Insinuation, censorship and the struggle for late Carolingian Lotharingia in Regino of Prum's Chronicle

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Abstract

Regino of Prüm's Chronicle, completed in the year 908, is one of the most important narrative sources for the history of the later Carolingian Empire, and contains the best contemporary account of its collapse in 888. Regino was not a detached observer of events, but a political actor whose career was profoundly affected by the turbulence of post-imperial politics. This article seeks to demonstrate how the text and its author's own career cannot be understood independently of one another. Through an analysis of Regino's rhetorical strategies (particularly insinuation, juxtaposition and self-censorship) I attempt to cast new light on the construction of the later sections of this important chronicle. At the same time, by interrogating the work as a source for its author's own life (and in particular his forcible ejection from Prüm in 899) I use it to draw out broader conclusions about the conduct of politics during the scramble for the Carolingian heartland of Lotharingia at the end of the ninth century.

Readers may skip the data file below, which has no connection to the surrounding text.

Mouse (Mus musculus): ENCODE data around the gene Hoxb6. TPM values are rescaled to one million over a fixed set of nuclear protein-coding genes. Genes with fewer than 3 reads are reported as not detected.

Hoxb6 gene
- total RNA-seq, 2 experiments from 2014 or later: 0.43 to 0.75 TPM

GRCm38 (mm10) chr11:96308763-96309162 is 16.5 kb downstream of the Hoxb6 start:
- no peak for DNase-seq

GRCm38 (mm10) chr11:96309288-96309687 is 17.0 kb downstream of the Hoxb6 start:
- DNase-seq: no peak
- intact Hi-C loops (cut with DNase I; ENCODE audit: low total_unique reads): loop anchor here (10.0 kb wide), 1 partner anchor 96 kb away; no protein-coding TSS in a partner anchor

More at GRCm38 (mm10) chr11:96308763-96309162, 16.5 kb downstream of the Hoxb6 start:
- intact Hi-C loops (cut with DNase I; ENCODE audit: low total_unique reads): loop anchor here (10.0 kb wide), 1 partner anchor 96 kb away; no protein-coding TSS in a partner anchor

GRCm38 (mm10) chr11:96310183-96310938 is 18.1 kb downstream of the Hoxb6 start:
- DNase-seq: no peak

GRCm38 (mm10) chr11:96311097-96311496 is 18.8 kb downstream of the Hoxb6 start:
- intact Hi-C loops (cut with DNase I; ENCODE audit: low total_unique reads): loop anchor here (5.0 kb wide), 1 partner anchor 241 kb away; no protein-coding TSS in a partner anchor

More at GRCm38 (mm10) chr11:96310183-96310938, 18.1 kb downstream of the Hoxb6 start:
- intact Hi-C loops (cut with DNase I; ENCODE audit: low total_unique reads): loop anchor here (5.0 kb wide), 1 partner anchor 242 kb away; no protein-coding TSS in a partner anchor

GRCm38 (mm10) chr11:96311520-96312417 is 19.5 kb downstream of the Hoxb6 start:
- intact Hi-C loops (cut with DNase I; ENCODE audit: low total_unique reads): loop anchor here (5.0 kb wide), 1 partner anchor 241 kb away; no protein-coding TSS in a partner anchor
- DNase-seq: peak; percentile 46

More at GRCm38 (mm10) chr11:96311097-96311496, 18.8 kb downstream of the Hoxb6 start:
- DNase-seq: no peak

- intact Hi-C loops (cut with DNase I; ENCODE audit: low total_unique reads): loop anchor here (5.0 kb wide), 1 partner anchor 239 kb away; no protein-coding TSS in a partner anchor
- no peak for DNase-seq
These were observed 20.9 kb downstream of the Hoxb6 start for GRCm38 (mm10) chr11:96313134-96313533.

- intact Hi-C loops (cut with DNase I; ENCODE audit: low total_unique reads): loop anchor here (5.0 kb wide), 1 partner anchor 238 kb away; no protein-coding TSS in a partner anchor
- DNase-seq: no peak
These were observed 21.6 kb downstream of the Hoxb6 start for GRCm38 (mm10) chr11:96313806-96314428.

Original languageEnglish
Pages (from-to)1-28
Number of pages29
JournalEnglish Historical Review
VolumeCXXIV
Issue number506
Early online date13 Jan 2009
DOIs
Publication statusPublished - 2009

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